Then it was over and we headed home. June wore her sparkly, purple construction paper crown as we walked. After a short nap and an episode of Super Why, I offered to take the kids to Starbucks. It was still hot, but I felt like celebrating their performance. Noah grabbed his scooter and June wanted to ride hers, too. In retrospect, this might be where I went wrong.

June’s had the scooter, a hand-me-down from Noah, since the fall, but she still has trouble getting it moving up even the slightest grade and it’s uphill (just barely but enough to make it hard for her) almost all the way to Starbucks. It took a lot of coaxing to keep her going and we got there much later than I intended. When I told the kids we’d be taking our treats home and not eating them there so Noah wouldn’t miss his television, he took it fine, but June burst into tears. Removed now from my own frustration, I can see her point of view. She had worked so hard to get here. She’d an exciting day and a short nap and it was hot out there. She wanted her raspberry pound cake and mango juice now, not later. I stopped, considered and made her a peace offering of the juice since I thought she could drink and walk at the same time and I’d already agreed to carry the scooter home. (It would have been downhill, but she was over it.) It seemed to work. She agreed to the plan and we left.

Our particular Starbucks is at the end of a shopping center. The other anchor store is a supermarket banked by a lower and upper sidewalk with a brick wall in between them. June loves to walk along this wall, but it’s interrupted frequently by poles so we have a policy that she can choose one stretch and I will lift her up and down one time. What happened next was unusual. She got spooked and wanted to be lifted down immediately. So I did, and then she wanted back up and almost without thinking, I said no, you’ve had your once up and once down. June did not see it my way at all. What she thought she was entitled to was one walk along the wall from one pole to the other and she had not had that. She sat down on the sidewalk and commenced to wail. Even Noah, who is often oblivious to her crying, doubled back on his scooter and asked, “What happened to her?” I think he might have been expecting me to say she’d fallen off the wall. She was crying that hard.

I asked her to get up. She kept crying. I tugged gently on one of her arms. She did not get up and she kept crying. I told her if I had to carry her through the parking lot there would be a consequence. She stayed put and kept crying.

“Okay, no computer for a week,” I said, and she managed to scream even louder than she had been as I lifted her up and struggled across the parking lot carrying my limp daughter under one arm and her scooter, her helmet, a bag of treats and my iced tea in the other arm. I set her down on the grass once we’d made it across the lot. I told her I could not carry her all the way home like that and I needed her to walk. I said there would be another consequence if she didn’t. I wasn’t at all sure what it would be because I had a nagging feeling I had already gone too far, but I didn’t have to think of one. She got up and walked home, crying, albeit softly, all the way.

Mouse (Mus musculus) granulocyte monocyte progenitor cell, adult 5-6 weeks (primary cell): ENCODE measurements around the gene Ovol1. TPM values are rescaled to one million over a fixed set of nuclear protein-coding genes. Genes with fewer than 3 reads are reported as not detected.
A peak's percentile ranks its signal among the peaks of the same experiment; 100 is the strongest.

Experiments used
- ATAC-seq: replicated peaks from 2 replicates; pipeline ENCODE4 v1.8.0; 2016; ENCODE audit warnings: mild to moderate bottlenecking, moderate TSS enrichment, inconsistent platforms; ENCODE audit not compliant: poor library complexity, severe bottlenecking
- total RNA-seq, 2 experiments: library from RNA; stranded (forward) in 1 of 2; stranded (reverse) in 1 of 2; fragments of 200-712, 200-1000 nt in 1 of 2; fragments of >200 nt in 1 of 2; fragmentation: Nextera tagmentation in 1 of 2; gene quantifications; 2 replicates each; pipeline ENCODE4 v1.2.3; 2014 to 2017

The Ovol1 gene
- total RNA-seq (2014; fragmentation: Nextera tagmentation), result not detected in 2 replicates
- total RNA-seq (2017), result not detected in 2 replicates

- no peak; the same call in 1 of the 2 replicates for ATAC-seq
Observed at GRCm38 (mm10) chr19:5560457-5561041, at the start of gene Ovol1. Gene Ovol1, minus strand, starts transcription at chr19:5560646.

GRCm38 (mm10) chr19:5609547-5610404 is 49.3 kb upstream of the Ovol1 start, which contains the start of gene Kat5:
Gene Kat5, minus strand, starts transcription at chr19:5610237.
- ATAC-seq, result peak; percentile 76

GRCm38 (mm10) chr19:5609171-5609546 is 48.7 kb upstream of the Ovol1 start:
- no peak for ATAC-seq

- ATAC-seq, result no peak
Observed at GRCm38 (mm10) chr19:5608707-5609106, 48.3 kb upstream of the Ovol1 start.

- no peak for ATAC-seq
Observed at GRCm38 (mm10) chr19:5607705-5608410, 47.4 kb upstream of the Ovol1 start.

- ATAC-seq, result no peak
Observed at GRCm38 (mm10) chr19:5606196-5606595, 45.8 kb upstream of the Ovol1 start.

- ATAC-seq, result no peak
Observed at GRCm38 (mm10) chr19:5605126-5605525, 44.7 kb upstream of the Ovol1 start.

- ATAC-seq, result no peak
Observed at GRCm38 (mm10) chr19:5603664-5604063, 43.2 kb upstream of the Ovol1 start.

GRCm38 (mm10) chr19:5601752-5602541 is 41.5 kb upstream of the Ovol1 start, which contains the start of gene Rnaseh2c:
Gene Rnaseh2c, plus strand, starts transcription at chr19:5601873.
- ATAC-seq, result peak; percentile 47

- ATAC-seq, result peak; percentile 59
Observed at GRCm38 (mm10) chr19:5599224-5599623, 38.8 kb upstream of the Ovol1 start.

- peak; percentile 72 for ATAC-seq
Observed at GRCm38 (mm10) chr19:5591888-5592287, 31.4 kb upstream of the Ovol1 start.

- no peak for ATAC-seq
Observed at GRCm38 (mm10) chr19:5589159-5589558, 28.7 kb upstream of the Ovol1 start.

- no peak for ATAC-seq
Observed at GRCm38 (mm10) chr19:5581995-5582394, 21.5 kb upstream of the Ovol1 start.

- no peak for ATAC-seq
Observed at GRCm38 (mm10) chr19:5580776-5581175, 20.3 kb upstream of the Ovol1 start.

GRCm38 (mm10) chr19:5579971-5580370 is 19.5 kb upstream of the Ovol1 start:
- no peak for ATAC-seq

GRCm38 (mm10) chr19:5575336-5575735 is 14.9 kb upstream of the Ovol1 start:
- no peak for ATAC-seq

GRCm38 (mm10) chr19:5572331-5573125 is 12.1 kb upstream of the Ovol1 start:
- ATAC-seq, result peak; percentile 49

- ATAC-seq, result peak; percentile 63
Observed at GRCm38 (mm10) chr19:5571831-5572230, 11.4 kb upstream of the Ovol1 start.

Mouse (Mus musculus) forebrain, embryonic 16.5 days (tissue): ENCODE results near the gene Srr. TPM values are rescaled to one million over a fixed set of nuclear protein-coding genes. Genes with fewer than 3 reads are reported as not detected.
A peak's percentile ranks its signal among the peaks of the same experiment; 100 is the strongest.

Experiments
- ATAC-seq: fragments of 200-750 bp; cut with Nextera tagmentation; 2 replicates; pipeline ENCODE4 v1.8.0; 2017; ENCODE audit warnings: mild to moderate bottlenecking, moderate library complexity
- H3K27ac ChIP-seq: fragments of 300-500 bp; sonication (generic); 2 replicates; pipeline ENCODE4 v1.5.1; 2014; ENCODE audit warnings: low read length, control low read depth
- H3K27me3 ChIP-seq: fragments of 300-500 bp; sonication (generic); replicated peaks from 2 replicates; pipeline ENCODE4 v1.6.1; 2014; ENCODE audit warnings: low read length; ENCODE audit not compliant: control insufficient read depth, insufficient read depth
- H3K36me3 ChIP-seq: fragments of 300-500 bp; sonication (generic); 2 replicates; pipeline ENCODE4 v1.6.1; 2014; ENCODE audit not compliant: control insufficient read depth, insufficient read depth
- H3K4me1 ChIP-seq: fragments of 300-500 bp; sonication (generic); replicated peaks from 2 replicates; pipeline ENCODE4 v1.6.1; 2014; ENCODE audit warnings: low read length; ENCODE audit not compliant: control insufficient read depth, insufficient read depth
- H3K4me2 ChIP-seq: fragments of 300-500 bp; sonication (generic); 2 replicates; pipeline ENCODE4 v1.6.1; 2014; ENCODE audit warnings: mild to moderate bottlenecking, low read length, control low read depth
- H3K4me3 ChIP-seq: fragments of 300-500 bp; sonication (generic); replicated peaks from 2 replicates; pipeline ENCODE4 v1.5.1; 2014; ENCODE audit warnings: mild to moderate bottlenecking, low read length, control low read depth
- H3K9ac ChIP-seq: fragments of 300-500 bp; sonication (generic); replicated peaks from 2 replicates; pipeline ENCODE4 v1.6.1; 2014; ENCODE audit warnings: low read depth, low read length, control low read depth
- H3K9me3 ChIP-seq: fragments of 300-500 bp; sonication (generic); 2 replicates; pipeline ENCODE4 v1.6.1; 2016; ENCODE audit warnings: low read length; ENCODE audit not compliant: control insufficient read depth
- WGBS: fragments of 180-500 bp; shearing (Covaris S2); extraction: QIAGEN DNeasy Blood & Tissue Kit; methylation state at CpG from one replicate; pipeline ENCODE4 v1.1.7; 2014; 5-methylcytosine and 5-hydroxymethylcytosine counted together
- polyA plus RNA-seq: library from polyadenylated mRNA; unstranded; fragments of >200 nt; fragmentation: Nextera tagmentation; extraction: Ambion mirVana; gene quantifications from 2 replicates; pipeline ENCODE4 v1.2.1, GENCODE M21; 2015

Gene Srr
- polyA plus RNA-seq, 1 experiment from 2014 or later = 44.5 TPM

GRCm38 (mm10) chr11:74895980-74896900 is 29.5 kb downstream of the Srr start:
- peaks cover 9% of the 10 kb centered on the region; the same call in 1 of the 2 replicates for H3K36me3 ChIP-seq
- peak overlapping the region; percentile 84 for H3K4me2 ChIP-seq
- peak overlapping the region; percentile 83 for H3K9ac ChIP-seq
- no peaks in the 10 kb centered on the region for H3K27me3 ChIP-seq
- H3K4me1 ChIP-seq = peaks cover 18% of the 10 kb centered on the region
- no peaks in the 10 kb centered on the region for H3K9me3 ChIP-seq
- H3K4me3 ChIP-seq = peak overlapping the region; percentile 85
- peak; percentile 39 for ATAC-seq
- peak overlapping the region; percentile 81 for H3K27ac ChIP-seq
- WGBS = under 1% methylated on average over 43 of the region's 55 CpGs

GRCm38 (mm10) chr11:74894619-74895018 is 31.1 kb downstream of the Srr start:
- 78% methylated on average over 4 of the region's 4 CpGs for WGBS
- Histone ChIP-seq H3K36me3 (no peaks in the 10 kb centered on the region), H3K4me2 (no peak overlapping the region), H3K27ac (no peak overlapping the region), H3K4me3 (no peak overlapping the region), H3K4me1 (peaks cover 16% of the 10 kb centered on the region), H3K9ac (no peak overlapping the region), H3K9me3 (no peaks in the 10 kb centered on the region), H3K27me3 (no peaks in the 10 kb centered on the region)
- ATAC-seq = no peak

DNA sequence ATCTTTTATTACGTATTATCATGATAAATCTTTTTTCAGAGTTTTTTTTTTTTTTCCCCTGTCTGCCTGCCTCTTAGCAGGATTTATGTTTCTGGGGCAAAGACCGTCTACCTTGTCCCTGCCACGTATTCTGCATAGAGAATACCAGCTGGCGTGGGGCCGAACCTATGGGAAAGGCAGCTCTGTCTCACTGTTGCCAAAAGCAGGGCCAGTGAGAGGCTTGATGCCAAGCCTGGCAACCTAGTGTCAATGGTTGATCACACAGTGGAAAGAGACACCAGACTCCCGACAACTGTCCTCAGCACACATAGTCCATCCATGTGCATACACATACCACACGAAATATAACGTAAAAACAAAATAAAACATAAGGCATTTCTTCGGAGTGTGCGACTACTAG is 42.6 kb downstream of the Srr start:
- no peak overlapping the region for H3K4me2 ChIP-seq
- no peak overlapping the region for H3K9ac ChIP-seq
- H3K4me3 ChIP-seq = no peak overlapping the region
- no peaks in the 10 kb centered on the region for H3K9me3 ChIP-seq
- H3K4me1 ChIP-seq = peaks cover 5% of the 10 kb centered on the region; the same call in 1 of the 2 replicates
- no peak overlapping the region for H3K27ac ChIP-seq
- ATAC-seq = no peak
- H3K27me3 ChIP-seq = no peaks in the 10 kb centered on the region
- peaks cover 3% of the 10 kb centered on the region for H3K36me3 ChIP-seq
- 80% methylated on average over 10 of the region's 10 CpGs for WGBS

I marveled at how such a nice day had gone downhill so quickly. Where were our magic wings when we needed them? Why couldn’t we see the flowers? By the time we got home, Noah’s show was half over so he elected not to watch it and to take a solo scooter ride instead. I led June back to the air-conditioned bedroom and told her I loved her even when she misbehaved. Then I asked her what part of what had happened she was crying about now. “Both parts,” she sniffed.

And what were they, I asked. Not getting to walk on the wall and losing her computer time, she said, which is what I would have guessed but I wanted to be sure. We talked it over some more and then she said she needed a snuggle and a story, so I read her a Curious George book. By the time it was over, she seemed to have recovered completely from the experience, but I was still stewing over it. Noah and I had a lot of episodes like this when he was four, although his were more intense. I wondered if I should have negotiated more at the wall or if she just needed to learn I have the final say. You’d think that by the second time around I would know the answers to these questions but I don’t.

That evening, as we were getting the kids ready for bed again, June got hold of the instructions for Beth’s arm exercises. (Beth hurt her right arm shoveling snow last winter then aggravated the injury while digging garden plots this spring and now she’s in physical therapy for it.) “I can read because I know what sounds the letters make,” June announced. I nodded absently.

She studied the instructions for a while and then said, “What does ‘duh-ooh’ mean?”

Beth and I peeked at the sheet to see the word where her finger lay. It was “do.” She didn’t quite recognize it but she’d sounded out a word. Beth and I looked at each other in amazement. June will be reading some day. Maybe in year, surely in two, but I felt as if we’d just seen the first step of that journey and it was thrilling. No less thrilling for being the second time around either.

I think the play was right in that sometimes it feels like some people get the magic wings and some people, the majority of them, don’t. It’s black and white–you’re rich, or talented, or lucky, or you’re not. But I think a deeper truth is that we all lack those wings sometimes (in shopping center parking lots, angry at our children and their tantrums) and sometimes in moments when we expect to and moments we don’t (watching them smile on stage in their paper crowns or seeing the inner workings of their growing minds) we have them and we soar.

  • M

    That’s lovely. And I don’t know what the hell I’m doing either (in the overheated parking lot tantrum department), but for what it’s worth, I think you did great.

  • sister sara

    I think the answer is there is no right answer.

    I keep imagining how situations like this work with a 7-year-old you didn’t raise.